11. The contention of the petitioner has been that when she can move the jurisdiction of the court under Section 125 Cr.P.C., nothing prevents her from invoking the jurisdiction of the court under D.V.Act. It s further contended that the expression used under Section 2 (f) ‘at any point of time lived together’ also includes a divorced wife.
12. This issue has been settled by this court in the case reported in 171 (2010) DLT 67 entitled Harbans Lal Malik vs. Payal Malik wherein it has been held:
“11. It is apparent that in order to make a person as respondent in a petition under Section 12, there must exist a domestic relationship between the respondent and the aggrieved person. If there is no domestic relationship between the aggrieved person and the respondent, the Court of MM cannot pass an order against such a person under the Act. Domestic relationship is defined under Section 2 (f) of the Act and is as under:
“domestic relationship” means a relationship between two persons who live or have, at any point of time, lived together in a shared household, when they are related by consanguinity, marriage, or through a relationship in the nature of marriage, adoption or are family members living together as a joint family;
12. It is apparent that domestic relationship arises between the two persons, who have lived together in a shared household and when they are related by consanguinity, marriage or through a relationship in the nature of marriage, adoption or are family members living together as a joint family. The definition speaks of living together at any point of time however it does not speak of having relation at any point of time. Thus, if the domestic relationship continued and if the parties have lived together at any point of time in a shared household, the person can be a respondent but if the relationship does not continue and the relationship had been in the past and is not in the present, a person cannot be made respondent on the ground of a past relationship. The domestic relationship between the aggrieved person and the respondent must be present and alive at the time when complaint under Domestic Violence Act is filed and if this relationship is not alive on the date when complaint is filed, the domestic relationship cannot be said to be there. …. ….. …..”
13. It has also been settled by this court in Harbans Lal Malik (supra) that definition of ‘wife’ as available in Section 125 Cr.PC cannot be merged into Domestic Violence Act. Section 125 specifically provides that the wife means ‘divorced wife’. Explanation under Section 125 (1) (b) reads as under:
(b) “wife” includes a woman who has been divorced by, or has obtained a divorce from, her husband and has not remarried;
14. The court has further observed as under:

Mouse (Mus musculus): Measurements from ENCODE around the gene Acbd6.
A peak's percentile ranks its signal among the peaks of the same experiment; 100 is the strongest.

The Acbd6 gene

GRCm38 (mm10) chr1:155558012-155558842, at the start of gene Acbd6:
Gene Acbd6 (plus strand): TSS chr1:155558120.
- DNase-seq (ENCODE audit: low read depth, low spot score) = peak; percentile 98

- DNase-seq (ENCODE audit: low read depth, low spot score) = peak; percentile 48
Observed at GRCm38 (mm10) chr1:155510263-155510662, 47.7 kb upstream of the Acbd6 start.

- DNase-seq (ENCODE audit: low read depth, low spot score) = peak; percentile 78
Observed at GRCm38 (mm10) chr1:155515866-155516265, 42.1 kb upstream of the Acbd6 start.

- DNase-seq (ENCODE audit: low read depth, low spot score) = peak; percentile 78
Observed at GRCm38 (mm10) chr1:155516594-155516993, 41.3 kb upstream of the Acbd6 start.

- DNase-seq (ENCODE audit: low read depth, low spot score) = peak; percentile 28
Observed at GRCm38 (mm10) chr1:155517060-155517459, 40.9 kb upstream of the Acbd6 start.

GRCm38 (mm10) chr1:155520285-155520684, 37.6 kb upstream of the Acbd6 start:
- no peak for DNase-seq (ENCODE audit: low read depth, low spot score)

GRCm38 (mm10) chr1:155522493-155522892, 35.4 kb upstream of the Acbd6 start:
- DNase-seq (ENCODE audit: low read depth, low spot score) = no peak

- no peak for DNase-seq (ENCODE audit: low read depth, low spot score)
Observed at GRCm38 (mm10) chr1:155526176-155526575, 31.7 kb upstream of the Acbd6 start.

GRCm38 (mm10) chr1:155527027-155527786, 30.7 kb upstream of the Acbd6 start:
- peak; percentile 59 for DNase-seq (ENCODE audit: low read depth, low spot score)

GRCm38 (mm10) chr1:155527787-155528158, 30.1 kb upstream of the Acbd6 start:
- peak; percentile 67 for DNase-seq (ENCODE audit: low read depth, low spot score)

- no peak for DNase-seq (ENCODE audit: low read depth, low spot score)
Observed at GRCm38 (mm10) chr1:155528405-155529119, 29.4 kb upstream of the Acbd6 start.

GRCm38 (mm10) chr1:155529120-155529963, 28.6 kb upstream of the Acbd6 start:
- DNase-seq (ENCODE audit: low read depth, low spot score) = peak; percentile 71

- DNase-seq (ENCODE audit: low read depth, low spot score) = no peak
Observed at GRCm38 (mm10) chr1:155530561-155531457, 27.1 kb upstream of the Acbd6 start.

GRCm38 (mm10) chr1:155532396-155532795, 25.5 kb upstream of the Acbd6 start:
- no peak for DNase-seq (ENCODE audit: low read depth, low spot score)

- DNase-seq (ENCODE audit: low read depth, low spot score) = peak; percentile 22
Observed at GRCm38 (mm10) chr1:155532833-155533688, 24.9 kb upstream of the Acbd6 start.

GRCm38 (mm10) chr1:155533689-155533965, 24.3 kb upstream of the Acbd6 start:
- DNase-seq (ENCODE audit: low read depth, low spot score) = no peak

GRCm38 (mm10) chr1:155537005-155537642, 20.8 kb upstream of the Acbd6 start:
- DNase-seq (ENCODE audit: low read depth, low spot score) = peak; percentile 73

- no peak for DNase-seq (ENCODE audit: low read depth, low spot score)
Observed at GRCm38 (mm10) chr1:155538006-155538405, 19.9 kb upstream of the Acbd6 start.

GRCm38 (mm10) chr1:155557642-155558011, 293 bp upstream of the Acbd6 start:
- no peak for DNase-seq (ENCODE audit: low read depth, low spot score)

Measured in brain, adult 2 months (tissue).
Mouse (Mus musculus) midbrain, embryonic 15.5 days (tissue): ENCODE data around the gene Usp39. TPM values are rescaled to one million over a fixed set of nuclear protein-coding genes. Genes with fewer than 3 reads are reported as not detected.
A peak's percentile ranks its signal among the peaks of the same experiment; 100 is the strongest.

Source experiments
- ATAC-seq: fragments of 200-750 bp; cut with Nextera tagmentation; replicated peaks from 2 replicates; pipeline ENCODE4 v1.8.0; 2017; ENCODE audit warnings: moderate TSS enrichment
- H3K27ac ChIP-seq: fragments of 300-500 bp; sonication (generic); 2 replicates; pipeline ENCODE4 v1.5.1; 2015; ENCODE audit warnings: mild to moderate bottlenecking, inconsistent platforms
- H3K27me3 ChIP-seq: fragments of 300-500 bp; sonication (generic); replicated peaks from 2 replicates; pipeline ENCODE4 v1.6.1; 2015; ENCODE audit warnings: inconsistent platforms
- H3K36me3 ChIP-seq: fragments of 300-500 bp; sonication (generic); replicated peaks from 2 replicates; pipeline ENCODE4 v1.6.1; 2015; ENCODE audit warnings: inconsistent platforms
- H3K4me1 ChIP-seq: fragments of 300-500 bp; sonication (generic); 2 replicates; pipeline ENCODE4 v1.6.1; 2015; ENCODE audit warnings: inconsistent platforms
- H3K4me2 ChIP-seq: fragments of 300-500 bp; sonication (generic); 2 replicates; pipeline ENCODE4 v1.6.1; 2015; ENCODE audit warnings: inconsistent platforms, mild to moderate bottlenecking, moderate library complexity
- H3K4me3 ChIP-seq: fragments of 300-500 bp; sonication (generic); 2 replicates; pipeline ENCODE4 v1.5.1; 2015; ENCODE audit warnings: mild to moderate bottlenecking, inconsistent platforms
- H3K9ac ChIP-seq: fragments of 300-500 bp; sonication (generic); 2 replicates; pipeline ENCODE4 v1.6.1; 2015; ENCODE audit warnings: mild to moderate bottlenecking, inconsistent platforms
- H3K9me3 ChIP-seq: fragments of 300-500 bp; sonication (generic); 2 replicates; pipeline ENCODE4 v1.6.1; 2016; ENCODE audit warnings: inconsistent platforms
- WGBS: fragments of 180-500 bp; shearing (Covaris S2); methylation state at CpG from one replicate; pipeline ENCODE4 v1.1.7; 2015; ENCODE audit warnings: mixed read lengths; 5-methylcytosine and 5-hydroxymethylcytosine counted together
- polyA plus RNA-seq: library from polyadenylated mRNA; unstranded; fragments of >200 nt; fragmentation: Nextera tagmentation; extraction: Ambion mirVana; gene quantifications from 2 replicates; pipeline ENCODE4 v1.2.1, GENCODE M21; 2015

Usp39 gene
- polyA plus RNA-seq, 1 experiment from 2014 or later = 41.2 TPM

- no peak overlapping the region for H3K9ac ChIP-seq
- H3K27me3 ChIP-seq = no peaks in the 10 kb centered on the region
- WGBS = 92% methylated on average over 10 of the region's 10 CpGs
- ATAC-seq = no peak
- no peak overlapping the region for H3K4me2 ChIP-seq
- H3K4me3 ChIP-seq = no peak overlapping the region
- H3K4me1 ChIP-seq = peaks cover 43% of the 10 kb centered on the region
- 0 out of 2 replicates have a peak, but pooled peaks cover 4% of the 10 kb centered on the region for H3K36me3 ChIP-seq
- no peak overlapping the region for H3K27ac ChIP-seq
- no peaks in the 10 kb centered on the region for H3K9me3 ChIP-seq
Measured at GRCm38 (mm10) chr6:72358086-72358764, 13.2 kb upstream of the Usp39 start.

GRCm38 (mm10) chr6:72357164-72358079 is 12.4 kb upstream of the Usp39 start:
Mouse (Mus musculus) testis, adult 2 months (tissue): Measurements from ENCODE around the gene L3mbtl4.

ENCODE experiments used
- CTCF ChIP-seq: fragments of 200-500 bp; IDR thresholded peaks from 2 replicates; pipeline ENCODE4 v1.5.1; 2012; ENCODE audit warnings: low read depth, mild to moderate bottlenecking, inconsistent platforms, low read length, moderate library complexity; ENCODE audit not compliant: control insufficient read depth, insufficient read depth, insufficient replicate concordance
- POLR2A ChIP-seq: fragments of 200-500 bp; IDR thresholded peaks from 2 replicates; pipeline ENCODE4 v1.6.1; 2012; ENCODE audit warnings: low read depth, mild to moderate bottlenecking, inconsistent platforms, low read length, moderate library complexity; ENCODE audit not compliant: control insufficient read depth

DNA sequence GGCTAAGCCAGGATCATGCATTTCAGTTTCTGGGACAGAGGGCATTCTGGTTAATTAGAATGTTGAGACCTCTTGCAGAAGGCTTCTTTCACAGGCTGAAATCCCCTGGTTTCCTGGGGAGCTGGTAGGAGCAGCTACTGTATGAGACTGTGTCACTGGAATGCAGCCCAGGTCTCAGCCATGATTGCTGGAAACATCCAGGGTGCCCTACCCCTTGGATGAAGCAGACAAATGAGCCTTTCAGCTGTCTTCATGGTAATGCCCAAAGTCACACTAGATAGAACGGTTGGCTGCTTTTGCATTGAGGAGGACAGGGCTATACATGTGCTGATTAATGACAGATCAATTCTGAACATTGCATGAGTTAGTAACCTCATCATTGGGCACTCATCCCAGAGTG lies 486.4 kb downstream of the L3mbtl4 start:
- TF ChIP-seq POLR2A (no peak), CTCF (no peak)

19. I, also consider that the definition of “wife” as available under Section 125 Cr.P.C could not be imported into Domestic Violence Act. The Legislature was well aware of Section 125 Cr.P.C. and if Legislature intended, it would have defined “wife” as in Section 125 Cr.P.C in Domestic Violence Act as well. The purpose and object of Domestic Violence and provision under Section 125 Cr.P.C. is different. While Domestic Violence Act has been enacted by the Parliament to prevent acts of domestic violence on women living in a shared household. Section 125 of Cr.P.C. is to prevent vagrancy where wife is left high and dry without maintenance. Law gives Crl. Rev. P. No.252/2010, 253/2010 & 338/2010 Page 10 of 16 a right to claim maintenance under Civil Law as well as Section 125 Cr.P.C. even to a divorced wife, but an act of domestic violence cannot be committed on a divorced wife, who is not living with her husband or family and is free to live wherever she wants. She has a right to claim maintenance and enforce other rights as per law. She has a right to claim custody of children as per law but denial of these rights do not amount to domestic violence. …. …. …..
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20. This definition pre supposes that the woman is living with the person who committed violence and domestic relationship is not dead buried or severed. This does not speak of past violence which a woman suffered before grant of divorce.”
15. From the above discussion, it is apparent that the provisions under the D.V.Act can be invoked only when the domestic relationship is in existence. Where the domestic relationship ceased, the provisions under the D.V.Act cannot be invoked. In the present case, even before passing of the Act of Domestic Violence, the relationship of husband and wife between the parties was dissolved vide a divorce decree which the parties had obtained under an agreement by mutual consent.
16. The orders of the learned Trial Court and that learned Additional Sessions Judge does not suffer from any infirmity. The writ petition has no force in it. The same is dismissed.
DEEPA SHARMA, J
FEBRUARY 25, 2014